Oil stocks including BP, pharmaceuticals including GlaxoSmithKline and telecoms including Vodafone were among those adding most points to the index.
But the total traded volume for all FTSE 100 shares was just 72 per cent of the 90-day daily average.
“Most of the buying was selective and driven by the momentum boys, who see a move and pile in behind it,” a head of institutional trading at a UK-based brokerage said, adding conviction was low in the light of the broader issues of weakening global growth and the regional debt crisis.
Among the top individual movers was cruise firm Carnival, which ended up 6.6 per cent after quarterly profits got a boost.
The FTSE 100’s two per cent gain put it up 104.15 points at 5,363.71. But it remains down 0.5 per cent in September and nine per cent so far this year, however.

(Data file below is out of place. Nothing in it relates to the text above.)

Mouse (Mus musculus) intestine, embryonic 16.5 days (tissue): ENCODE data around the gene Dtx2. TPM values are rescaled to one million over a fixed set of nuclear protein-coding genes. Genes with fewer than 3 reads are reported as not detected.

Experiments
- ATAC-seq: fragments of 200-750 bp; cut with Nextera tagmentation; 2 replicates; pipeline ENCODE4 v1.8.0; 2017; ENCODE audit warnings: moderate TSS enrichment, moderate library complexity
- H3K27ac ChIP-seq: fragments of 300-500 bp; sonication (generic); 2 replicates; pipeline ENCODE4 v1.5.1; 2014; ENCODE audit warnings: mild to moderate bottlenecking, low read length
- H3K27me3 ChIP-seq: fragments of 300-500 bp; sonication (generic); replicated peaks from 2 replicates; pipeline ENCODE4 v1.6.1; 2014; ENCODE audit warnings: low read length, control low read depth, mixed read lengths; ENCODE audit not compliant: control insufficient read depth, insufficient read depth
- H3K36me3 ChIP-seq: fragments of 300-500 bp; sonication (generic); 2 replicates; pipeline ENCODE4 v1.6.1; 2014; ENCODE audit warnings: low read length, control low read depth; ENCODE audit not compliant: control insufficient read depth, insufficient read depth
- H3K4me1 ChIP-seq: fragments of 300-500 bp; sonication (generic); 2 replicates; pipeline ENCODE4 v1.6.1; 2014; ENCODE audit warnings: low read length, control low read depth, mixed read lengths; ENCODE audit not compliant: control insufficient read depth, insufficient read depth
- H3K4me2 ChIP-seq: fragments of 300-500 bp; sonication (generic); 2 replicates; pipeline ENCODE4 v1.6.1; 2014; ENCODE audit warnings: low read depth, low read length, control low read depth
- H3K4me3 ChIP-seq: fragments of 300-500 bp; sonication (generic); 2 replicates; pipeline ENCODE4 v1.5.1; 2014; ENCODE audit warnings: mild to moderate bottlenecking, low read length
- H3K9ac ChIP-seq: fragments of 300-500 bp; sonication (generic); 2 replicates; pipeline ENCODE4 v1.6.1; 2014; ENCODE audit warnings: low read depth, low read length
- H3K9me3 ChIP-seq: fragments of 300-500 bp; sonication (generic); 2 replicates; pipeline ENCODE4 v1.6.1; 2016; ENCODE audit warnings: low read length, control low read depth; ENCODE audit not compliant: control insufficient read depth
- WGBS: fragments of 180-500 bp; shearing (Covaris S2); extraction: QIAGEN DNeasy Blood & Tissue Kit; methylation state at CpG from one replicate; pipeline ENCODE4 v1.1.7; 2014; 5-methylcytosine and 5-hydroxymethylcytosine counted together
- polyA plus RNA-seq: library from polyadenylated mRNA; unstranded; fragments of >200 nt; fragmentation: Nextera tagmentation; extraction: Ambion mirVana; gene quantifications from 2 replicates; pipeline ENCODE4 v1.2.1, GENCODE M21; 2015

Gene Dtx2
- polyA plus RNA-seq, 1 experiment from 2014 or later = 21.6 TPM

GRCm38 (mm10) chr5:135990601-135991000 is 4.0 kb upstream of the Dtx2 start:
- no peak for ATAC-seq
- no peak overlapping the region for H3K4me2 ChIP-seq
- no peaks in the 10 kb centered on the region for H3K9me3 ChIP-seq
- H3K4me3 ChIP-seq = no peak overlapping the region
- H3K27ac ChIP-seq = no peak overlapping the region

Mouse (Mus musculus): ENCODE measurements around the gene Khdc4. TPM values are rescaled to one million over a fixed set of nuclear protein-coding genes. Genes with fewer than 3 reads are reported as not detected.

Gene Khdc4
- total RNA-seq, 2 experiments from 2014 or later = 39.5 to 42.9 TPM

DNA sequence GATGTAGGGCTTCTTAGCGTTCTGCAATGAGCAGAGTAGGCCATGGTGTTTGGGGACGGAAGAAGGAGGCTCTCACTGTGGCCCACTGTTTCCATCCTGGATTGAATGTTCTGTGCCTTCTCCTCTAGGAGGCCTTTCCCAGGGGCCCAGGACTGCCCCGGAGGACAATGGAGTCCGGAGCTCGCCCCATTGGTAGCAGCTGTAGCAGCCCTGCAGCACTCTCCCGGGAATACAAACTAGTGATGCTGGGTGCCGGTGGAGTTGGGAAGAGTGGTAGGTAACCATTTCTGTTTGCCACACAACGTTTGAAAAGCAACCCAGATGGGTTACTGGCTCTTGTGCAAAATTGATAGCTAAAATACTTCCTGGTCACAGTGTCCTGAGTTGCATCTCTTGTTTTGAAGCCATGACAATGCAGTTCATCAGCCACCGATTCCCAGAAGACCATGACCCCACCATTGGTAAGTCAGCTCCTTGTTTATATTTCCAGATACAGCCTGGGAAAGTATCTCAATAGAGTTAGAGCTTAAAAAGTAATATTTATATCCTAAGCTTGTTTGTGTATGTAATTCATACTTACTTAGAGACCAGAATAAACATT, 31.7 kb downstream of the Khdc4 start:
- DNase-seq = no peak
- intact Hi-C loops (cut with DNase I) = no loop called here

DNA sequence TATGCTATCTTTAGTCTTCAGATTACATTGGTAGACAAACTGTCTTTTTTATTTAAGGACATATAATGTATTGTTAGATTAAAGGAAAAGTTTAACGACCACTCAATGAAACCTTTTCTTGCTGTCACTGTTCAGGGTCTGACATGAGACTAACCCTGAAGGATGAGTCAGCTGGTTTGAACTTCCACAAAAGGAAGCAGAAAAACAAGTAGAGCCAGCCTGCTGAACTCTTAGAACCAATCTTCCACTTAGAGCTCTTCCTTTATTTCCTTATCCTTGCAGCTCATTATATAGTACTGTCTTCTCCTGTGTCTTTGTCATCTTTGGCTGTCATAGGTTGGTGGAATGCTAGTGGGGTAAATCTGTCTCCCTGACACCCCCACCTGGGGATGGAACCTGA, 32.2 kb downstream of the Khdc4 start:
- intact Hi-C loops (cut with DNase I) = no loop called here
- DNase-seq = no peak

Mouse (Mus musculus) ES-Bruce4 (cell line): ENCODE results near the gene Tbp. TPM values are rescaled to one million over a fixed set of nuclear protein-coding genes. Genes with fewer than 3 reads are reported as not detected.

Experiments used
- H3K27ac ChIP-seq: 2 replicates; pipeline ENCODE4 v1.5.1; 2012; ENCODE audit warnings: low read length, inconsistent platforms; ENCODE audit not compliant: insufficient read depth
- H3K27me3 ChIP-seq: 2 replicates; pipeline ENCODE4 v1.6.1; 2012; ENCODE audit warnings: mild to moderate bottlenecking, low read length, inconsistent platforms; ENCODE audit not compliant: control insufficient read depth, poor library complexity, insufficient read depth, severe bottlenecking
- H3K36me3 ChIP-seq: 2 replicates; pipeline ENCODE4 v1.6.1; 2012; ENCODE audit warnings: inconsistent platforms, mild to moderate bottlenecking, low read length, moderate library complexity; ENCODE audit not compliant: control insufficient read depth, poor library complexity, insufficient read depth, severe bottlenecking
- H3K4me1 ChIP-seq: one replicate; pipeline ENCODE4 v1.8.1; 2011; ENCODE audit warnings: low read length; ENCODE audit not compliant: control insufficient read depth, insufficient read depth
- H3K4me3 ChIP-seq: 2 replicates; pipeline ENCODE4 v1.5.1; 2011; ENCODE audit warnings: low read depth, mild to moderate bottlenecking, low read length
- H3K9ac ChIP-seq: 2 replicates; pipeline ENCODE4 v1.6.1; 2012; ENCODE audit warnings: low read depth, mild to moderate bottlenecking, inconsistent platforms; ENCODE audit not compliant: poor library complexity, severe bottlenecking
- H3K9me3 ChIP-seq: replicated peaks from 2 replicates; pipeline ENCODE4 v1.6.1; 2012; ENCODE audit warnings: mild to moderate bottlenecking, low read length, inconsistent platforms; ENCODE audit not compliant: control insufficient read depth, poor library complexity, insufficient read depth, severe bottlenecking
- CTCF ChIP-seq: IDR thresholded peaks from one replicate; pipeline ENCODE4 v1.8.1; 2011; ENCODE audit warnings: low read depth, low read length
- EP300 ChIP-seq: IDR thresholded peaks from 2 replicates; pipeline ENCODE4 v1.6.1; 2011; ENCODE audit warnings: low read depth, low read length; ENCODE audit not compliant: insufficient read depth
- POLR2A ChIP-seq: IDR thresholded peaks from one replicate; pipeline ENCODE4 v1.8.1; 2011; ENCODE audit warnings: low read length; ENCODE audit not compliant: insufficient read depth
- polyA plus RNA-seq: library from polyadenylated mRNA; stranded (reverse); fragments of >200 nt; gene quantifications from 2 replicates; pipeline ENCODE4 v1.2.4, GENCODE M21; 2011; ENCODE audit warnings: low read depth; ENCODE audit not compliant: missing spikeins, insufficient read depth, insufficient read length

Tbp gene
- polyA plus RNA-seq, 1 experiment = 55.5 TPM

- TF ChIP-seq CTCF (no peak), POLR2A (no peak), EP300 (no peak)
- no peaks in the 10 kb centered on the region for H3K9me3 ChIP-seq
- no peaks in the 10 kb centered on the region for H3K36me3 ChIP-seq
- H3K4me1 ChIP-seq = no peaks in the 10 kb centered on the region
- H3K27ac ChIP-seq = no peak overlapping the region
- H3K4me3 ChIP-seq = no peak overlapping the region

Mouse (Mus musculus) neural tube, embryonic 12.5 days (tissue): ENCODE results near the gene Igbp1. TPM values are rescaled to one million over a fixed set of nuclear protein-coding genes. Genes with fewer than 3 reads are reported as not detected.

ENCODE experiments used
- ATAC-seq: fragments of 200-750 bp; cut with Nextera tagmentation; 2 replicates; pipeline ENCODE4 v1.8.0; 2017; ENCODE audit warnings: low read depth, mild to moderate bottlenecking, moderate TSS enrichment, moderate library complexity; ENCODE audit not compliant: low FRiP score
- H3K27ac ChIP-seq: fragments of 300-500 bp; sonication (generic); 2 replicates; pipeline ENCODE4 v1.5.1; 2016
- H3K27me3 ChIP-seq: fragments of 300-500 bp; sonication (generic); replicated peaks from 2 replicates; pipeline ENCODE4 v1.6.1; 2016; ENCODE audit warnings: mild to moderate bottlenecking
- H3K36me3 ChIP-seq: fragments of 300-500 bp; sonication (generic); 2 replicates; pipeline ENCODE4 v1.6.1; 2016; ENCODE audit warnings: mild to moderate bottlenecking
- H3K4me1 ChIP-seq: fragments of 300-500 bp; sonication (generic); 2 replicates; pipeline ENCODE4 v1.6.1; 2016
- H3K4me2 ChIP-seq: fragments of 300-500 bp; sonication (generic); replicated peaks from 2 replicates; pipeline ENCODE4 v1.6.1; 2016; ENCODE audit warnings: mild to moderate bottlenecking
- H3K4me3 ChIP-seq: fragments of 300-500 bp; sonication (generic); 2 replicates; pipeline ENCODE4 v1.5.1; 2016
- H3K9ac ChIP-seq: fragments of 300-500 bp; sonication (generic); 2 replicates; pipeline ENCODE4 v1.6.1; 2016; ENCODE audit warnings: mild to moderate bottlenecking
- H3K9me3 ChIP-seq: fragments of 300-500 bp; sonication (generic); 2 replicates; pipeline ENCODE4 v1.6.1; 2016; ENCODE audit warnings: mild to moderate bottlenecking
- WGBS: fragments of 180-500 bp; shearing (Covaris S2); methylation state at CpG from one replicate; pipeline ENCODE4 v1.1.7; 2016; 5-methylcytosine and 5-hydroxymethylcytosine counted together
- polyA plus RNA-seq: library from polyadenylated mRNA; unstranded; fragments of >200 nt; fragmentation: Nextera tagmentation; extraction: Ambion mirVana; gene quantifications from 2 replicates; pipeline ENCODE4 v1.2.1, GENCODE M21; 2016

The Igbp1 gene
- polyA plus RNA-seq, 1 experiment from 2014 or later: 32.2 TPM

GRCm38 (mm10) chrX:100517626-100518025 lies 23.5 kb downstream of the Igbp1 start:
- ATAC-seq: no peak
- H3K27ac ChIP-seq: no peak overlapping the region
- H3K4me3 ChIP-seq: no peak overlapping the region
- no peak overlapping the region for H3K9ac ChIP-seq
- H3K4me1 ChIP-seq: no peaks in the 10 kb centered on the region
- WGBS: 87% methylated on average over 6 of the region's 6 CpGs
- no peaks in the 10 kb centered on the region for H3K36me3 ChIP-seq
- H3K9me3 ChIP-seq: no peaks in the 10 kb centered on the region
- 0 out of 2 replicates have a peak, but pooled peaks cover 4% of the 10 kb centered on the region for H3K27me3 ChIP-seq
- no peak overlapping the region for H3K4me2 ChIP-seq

While the blue-chip index recovered all of Monday’s fall, the volatility index was less bullish. It ended down 8.2 per cent after a climb of 10.3 per cent on Monday.
Analysts said investors were wary of going short into the Federal Reserve meeting due to a belief that further monetary stimulus measures could be announced.
Outside of the top index, property firm DTZ fell 4.8 per cent. The firm later released a statement saying it was not aware of the reason for the fall, and repeated that it is still evaluating takeover and other options.